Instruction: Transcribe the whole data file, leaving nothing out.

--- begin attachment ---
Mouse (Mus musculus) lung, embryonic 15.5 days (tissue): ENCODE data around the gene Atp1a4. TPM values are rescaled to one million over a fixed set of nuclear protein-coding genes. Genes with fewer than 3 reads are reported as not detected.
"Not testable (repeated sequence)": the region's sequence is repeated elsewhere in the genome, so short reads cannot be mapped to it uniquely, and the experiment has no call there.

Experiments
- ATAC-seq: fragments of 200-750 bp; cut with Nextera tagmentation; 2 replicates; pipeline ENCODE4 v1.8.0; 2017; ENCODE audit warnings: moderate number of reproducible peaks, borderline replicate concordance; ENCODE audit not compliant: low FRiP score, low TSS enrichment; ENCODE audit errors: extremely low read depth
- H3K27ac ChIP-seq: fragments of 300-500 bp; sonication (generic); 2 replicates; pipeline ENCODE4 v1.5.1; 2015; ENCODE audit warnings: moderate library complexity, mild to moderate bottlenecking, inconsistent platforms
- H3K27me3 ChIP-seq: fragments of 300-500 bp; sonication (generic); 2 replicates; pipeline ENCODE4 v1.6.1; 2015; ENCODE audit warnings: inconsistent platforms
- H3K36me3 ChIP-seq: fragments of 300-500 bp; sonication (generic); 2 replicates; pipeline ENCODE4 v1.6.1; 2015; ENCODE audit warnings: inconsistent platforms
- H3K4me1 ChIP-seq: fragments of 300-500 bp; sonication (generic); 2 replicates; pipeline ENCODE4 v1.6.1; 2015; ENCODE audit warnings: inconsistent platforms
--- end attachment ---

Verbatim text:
Mouse (Mus musculus) lung, embryonic 15.5 days (tissue): ENCODE data around the gene Atp1a4. TPM values are rescaled to one million over a fixed set of nuclear protein-coding genes. Genes with fewer than 3 reads are reported as not detected.
"Not testable (repeated sequence)": the region's sequence is repeated elsewhere in the genome, so short reads cannot be mapped to it uniquely, and the experiment has no call there.

Experiments
- ATAC-seq: fragments of 200-750 bp; cut with Nextera tagmentation; 2 replicates; pipeline ENCODE4 v1.8.0; 2017; ENCODE audit warnings: moderate number of reproducible peaks, borderline replicate concordance; ENCODE audit not compliant: low FRiP score, low TSS enrichment; ENCODE audit errors: extremely low read depth
- H3K27ac ChIP-seq: fragments of 300-500 bp; sonication (generic); 2 replicates; pipeline ENCODE4 v1.5.1; 2015; ENCODE audit warnings: moderate library complexity, mild to moderate bottlenecking, inconsistent platforms
- H3K27me3 ChIP-seq: fragments of 300-500 bp; sonication (generic); 2 replicates; pipeline ENCODE4 v1.6.1; 2015; ENCODE audit warnings: inconsistent platforms
- H3K36me3 ChIP-seq: fragments of 300-500 bp; sonication (generic); 2 replicates; pipeline ENCODE4 v1.6.1; 2015; ENCODE audit warnings: inconsistent platforms
- H3K4me1 ChIP-seq: fragments of 300-500 bp; sonication (generic); 2 replicates; pipeline ENCODE4 v1.6.1; 2015; ENCODE audit warnings: inconsistent platforms